The Missouri has rainbows and browns.  It’s not uncommon to catch several 16-20” fish in a day and perhaps one or two in the 20-24” range.  These are strong fish that often frantically leap out of the water.
The Missouri has arguably the best dry fly trout fishing in North America.  Large pods of fish sometimes feed on the surface.  But don’t forget, the biggest browns and rainbows are often feeding alone along the edges 
Midges (Diptera) start coming off in early spring followed by Blue Wing Olives (Baetis).  Then, in late spring/early summer the river bursts with life.  Spotted Sedges (Hydropsyche), Mother’s Day Caddis (Brachycentrus), Pale Morning Duns (Ephemerella), Long Horn Caddis (Oecetis), Hemingway Caddis (Cheumatopsyche), Tricos (Tricorythodes), Brown Drakes (Ephemera Simulans), Speckled Duns (Callibaetis), Hexes (Ephemeridae), and Tiny Blue Wings (Pseudocloen) continually keep the river fascinating.  Different hatches for different experiences.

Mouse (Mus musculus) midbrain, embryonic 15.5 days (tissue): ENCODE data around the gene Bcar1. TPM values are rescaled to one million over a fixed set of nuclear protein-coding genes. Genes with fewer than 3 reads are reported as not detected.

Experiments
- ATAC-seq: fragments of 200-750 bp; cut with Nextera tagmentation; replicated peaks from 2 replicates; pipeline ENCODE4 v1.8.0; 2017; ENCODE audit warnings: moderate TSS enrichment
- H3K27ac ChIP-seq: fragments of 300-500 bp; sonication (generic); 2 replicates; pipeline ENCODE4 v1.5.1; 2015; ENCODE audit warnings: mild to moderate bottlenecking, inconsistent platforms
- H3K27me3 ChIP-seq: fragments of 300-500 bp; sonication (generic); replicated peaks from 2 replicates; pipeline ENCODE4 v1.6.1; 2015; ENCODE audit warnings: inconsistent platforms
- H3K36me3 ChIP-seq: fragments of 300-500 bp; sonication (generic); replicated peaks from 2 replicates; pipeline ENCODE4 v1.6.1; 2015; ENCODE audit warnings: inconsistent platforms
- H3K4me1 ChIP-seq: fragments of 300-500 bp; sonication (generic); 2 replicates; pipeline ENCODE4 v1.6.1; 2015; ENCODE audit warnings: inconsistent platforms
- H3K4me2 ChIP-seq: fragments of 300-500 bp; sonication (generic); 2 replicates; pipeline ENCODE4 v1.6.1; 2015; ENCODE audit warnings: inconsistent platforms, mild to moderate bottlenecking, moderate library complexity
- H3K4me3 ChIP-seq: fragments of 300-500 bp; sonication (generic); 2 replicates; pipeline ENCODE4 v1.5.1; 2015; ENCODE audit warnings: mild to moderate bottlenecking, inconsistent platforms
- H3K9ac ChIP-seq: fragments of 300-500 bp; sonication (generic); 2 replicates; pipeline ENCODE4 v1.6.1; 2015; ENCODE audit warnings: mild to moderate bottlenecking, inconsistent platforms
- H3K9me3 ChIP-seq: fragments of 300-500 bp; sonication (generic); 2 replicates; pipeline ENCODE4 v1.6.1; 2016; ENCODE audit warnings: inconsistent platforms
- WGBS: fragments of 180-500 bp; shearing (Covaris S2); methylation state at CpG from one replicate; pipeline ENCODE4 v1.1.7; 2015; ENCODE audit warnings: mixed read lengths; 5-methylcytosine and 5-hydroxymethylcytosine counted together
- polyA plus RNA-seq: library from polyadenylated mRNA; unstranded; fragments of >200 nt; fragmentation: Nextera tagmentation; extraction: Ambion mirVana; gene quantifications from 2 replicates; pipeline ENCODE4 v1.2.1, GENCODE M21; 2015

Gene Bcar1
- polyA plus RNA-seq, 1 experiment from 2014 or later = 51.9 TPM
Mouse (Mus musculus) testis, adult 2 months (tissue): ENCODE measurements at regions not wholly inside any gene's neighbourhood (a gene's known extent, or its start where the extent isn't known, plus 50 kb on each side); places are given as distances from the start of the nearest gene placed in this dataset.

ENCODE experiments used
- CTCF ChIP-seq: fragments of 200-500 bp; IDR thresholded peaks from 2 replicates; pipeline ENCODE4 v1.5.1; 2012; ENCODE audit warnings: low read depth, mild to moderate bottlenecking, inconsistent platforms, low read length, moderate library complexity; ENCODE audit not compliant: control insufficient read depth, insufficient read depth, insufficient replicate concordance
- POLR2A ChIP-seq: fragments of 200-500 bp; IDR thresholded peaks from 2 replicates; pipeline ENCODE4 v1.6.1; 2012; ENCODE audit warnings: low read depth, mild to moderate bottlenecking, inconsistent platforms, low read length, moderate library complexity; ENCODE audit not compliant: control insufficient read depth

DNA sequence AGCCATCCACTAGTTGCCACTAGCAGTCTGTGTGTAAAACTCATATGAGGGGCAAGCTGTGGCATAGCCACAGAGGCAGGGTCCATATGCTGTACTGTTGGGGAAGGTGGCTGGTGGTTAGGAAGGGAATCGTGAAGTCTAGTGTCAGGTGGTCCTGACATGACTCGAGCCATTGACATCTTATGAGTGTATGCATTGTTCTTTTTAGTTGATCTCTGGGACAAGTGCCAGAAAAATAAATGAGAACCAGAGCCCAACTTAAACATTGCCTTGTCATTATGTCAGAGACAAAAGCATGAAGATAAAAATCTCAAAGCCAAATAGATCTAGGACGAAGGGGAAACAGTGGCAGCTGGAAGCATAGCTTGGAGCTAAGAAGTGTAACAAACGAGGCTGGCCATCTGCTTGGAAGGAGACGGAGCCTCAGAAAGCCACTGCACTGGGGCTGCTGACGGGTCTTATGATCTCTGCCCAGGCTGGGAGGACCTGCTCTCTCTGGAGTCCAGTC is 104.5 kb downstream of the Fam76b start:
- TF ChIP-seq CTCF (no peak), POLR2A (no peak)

The bugs are undeniably prolific.  Sometimes the hatches are so thick you have to stop and clean your windshield to see.  Its nirvana to the folks who come to try their hand on the Mo.
The river fishes year round and every month is different. In winter through early spring; and late fall until the next spring, you have the river pretty much to yourself.  Even in the “shoulder” seasons, fishing can be spectacular.  But the truly great dry fly fishing is sandwiched between those seasons.  You will find lots of folks here during your stay, but the Missouri is a big river.  Even the  heat of summer splash and giggle crowd will not be a problem for the angler.  There’s plenty of room for everyone.